Majority of supervisors bar contested topic at future meetings

By Alex Bridges

WOODSTOCK — Shenandoah County leaders made a rare move Thursday to keep supervisors from bringing up a topic at future meetings.

The Board of Supervisors voted 4-2 at a work session to prohibit members from reviving a motion to advertise the county attorney position. Prior to the vote, Supervisors Cindy Bailey and Marsha Shruntz, for the third time in a few months, asked the board to consider looking elsewhere for legal services. The county receives legal services from J. Jay Litten and the Harrisonburg firm of Litten & Sipe.

Chairman David Ferguson, Vice Chairman Conrad Helsley and Supervisors Steve Baker and John R. “Dick” Neese voted against Bailey’s and Shruntz’ motion after a heated debate in which some members defended the county attorney’s performance.

Moments after the vote, Helsley made a motion to prevent reintroduction of the topic for six months as allowed in the board’s rules and procedures adopted Jan. 2. Specifically, the board can vote to impose the prohibition following the defeat of the main motion that pertains the topic in question.

Helsley said Friday he made the motion to use the rule because Bailey and Shruntz continued to raise the question.

“But they just seem like they want to bring it up on a monthly basis and keep regurgitating this,” Helsley said. “I just felt — and, yes it’s in the rules that we can do that — and I just thought that rather than deal with it in November and then again in December this at least keeps it away for six months, and I’m not trying to do anything I don’t think the board wouldn’t want to do but now this is third time we’ve gone through the very same issue.”

Bailey considers the board’s action a personal attack, she said Friday. The supervisor said she understands the rule applies to the public at meetings, but not board members.

“They cannot stifle, you know, speech like that,” Bailey said. “They can try. They can make motions like they did and they do have the majority of the board.”

Asked whether the rule hinders free speech, Helsley said he doesn’t object to any board member bringing up topics.

“I’m not trying to restrict free speech at all,” Helsley said. “But if you’re gonna just beat the same horse at every meeting at what point is it, OK, enough is enough?”

Helsley pointed out that at any time the board can suspend its rules. To do so requires a majority vote.

Whether or not the board included the prohibitive rule in its list in anticipation that Bailey or Shruntz would bring up topics more than once is not clear. The board included the prohibition on topics for discussion in the revised version of its rules adopted Jan. 2 at Bailey’s and Shruntz’ first meeting as supervisors. The list was far more extensive and detailed than the previous version revised and adopted in 2011. At the organizational meeting, Bailey and Shruntz failed to persuade other members to delay the adoption, saying they needed time to study the 18-page document and give input.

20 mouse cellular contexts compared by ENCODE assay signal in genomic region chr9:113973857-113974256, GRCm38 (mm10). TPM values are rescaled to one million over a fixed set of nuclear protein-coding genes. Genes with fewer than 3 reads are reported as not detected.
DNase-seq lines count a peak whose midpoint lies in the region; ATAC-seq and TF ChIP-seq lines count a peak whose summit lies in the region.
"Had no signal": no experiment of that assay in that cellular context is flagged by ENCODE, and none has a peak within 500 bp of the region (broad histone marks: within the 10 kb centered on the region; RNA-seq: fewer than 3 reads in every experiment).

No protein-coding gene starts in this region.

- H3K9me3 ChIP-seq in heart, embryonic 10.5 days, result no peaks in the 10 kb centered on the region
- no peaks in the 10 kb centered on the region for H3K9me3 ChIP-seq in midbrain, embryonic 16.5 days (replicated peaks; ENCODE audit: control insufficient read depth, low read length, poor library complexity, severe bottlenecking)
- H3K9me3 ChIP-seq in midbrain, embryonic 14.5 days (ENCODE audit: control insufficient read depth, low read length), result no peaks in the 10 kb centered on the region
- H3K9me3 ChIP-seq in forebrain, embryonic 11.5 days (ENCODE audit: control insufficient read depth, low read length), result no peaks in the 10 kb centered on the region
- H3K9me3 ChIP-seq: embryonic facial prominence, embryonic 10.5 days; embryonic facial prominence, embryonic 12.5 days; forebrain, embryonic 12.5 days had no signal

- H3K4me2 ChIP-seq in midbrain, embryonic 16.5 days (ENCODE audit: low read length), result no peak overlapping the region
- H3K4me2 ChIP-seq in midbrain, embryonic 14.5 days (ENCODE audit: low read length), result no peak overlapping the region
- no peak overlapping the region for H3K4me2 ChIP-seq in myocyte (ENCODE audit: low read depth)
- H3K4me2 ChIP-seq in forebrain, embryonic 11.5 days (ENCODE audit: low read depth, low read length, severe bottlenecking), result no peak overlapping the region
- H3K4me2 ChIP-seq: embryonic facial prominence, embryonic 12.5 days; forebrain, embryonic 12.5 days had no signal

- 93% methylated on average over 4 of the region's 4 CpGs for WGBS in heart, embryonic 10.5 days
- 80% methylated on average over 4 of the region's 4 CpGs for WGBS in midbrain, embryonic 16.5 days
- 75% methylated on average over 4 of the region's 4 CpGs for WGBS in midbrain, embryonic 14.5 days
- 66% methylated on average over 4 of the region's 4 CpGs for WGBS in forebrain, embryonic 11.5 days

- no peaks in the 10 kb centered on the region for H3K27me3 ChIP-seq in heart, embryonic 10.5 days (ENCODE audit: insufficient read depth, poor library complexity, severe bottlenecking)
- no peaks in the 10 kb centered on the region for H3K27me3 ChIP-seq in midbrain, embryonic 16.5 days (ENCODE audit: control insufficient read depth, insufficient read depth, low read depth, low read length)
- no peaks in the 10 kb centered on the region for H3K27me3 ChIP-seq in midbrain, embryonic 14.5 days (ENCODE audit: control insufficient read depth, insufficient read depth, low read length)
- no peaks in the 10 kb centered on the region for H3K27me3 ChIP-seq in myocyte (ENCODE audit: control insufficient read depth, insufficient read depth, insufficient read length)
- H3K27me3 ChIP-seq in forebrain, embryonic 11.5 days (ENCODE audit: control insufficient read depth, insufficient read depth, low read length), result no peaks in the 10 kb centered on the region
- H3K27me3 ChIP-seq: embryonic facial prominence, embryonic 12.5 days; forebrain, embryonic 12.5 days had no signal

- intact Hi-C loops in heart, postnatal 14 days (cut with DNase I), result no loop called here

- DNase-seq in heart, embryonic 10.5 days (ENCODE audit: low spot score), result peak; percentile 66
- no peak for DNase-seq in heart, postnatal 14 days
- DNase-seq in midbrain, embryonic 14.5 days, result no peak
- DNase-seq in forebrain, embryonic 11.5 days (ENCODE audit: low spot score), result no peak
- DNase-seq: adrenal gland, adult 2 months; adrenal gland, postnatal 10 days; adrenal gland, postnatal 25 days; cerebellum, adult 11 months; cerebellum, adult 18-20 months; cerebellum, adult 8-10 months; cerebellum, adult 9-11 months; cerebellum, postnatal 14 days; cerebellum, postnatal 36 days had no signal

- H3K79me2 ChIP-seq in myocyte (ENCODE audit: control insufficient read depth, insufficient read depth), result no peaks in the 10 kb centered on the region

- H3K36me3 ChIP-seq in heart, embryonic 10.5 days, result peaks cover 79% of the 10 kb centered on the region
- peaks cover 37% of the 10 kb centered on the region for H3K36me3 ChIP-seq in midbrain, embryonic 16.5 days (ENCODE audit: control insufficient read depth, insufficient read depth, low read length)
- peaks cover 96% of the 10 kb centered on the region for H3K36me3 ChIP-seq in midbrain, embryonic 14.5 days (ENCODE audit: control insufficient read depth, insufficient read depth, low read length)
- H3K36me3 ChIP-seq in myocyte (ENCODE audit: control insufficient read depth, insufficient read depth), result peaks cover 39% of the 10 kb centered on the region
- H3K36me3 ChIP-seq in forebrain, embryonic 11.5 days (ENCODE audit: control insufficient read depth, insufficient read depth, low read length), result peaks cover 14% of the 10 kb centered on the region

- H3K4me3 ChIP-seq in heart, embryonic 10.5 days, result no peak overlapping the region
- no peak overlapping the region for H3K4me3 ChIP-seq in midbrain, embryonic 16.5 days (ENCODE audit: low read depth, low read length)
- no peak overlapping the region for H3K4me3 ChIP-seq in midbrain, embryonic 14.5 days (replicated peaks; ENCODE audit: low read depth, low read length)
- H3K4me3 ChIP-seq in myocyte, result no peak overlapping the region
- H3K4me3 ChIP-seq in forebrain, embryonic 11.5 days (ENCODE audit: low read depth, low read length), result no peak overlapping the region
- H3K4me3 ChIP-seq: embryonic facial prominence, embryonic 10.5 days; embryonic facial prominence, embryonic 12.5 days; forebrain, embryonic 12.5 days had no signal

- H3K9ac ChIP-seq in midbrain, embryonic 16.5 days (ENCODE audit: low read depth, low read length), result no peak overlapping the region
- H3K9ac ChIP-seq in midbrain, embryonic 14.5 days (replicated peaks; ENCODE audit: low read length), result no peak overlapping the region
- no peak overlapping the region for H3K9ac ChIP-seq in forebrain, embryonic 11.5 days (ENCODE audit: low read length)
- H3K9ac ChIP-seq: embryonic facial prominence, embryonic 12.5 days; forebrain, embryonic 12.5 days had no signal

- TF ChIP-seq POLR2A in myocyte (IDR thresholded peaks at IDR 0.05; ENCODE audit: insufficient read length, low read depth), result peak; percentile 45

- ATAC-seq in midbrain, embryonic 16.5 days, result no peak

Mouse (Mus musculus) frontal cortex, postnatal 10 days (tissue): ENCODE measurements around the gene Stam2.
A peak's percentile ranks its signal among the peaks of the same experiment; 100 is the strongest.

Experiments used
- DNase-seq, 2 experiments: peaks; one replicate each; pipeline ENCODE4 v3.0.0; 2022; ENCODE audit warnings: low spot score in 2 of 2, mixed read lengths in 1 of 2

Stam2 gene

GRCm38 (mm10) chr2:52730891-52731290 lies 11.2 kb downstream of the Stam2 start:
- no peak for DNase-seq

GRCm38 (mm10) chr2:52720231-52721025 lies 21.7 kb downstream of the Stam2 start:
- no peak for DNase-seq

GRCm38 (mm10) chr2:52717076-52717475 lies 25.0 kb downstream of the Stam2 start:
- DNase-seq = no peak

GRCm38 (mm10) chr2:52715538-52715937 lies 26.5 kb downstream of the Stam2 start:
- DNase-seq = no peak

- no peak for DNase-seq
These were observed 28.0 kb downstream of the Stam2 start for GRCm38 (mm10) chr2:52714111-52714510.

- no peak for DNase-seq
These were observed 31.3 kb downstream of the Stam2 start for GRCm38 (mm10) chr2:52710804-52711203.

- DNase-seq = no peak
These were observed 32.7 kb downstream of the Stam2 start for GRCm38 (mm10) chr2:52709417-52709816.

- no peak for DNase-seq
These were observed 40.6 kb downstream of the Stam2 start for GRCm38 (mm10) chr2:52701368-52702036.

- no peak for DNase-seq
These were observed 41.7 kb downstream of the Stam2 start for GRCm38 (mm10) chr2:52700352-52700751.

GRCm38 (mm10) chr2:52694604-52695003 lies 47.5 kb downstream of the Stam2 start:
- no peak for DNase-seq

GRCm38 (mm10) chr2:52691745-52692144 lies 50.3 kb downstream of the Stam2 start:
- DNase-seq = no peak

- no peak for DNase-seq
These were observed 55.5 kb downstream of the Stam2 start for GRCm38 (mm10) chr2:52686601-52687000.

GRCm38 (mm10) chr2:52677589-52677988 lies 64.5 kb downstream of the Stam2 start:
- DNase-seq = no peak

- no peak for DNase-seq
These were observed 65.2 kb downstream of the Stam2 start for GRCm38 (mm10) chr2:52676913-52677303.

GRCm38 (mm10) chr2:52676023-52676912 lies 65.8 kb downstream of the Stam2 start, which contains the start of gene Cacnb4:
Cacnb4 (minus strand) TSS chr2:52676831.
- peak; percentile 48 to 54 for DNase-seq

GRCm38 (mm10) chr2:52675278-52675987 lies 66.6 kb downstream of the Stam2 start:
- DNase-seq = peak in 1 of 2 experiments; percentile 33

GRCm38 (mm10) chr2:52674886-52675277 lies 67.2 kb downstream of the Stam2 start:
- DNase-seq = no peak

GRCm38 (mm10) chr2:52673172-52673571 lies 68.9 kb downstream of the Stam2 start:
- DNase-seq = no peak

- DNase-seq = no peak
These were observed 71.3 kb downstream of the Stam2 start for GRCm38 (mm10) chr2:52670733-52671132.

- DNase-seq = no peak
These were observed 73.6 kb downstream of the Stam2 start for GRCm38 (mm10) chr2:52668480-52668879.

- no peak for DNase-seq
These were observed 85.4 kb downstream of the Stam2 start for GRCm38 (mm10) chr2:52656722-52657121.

Bailey said Friday that she spoke to an attorney for the Freedom of Information Act Advisory Council at the beginning of the year about the rules. Bailey recalled that an attorney with the agency said the board cannot hold members to the kind of rules imposed Thursday.

“But I knew they were going to push these kind of things because that was the purpose of bringing these rules up,” Bailey said.

As Helsley recalled Friday, the board recognized that its list of nine rules in 2011 were “very flimsy” and needed work. During the process of hiring County Administrator Mary T. Price in 2013, the board discussed the need to revise the rules so the chairman of the board would “know how to handle situations” such as canceling meetings, Helsley said.

Shenandoah County supervisors have disagreed with Shruntz and Bailey. The majority of the board has on several occasions since Jan. 2 voted down requests by Bailey to put matters she wants discussed on regular meeting agendas. Most recently she was able to put the topic of the county attorney on the work session. Typically the board doesn’t act at its work sessions, though Litten has said they can do so.

Bailey said she and Shruntz didn’t want to pass the rules in part because of the prohibition.

“It just shows you what length that this previous board will go to to get out of talking about [the issue],” Bailey said.

Regarding the county attorney position, Bailey and Shruntz asked that the board to consider advertising for legal services provided currently by Harrisonburg-based Litten & Sipe — at least the third time they brought up the topic since taking office. Bailey and Shruntz questioned why the county did not have a written contract with Litten. They also asked to see the list of the charges for legal services.

During the meeting, Chairman David Ferguson took a defensive stance when Shruntz asked if the board picked Litten because the attorney’s late father, Donald D. Litten, served as legal counsel for the county. Other members defended Litten’s and firm’s service to the county. Helsley reiterated Friday that the county spends less on legal services than other jurisdictions.

Contact staff writer Alex Bridges at 540-465-5137 ext. 125, or

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